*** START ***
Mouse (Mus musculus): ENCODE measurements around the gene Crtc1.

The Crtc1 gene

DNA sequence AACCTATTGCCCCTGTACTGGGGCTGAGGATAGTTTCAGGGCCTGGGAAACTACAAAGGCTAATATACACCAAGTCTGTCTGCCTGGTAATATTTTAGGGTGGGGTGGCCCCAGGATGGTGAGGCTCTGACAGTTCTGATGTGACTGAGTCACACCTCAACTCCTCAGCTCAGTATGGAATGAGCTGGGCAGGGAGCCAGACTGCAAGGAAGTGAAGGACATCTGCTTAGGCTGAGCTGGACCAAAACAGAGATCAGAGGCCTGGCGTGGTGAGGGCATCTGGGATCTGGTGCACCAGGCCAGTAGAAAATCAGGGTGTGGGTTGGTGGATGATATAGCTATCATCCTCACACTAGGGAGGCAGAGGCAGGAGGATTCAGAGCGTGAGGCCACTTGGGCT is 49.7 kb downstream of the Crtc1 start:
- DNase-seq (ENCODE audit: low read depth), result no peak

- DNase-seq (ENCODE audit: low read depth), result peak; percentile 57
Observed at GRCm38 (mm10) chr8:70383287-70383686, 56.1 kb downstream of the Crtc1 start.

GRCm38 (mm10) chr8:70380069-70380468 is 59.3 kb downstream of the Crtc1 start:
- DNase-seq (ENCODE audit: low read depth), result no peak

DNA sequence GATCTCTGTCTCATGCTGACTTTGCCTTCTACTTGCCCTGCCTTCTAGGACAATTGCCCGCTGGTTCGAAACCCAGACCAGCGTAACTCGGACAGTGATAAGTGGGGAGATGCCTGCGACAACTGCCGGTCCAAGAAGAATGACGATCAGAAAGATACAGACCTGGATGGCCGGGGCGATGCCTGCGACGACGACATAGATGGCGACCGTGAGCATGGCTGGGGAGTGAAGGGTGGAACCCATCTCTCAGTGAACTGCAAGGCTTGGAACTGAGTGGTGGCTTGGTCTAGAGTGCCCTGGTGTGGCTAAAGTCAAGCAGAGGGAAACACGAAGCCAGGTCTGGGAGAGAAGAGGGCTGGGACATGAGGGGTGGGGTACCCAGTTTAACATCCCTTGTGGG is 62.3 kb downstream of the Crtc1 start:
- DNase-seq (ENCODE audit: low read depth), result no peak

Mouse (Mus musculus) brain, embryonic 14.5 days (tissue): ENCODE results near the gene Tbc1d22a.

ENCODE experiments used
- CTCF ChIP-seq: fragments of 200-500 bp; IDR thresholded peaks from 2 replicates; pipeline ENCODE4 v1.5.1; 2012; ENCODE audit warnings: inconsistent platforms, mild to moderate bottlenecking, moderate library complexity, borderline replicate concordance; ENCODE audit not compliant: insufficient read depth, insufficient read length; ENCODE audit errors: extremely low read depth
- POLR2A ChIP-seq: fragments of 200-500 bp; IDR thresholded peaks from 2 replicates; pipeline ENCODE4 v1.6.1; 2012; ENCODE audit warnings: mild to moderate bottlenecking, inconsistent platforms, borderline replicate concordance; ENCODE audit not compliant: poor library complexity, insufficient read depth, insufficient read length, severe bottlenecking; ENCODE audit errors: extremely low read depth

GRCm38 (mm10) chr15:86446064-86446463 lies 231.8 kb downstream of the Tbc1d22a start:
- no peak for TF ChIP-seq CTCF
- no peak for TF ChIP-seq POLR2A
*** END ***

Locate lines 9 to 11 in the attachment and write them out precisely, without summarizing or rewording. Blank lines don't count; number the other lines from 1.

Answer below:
DNA sequence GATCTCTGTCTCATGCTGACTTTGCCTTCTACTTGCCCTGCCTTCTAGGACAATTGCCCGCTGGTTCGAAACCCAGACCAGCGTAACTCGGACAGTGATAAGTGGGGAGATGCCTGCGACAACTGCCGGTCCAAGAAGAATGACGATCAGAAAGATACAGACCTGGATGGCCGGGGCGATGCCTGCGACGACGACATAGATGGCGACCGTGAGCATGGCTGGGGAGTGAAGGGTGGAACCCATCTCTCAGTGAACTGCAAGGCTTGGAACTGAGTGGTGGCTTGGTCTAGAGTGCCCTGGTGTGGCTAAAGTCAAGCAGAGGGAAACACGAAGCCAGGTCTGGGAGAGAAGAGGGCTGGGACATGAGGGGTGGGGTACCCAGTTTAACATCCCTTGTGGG is 62.3 kb downstream of the Crtc1 start:
- DNase-seq (ENCODE audit: low read depth), result no peak

Mouse (Mus musculus) brain, embryonic 14.5 days (tissue): ENCODE results near the gene Tbc1d22a.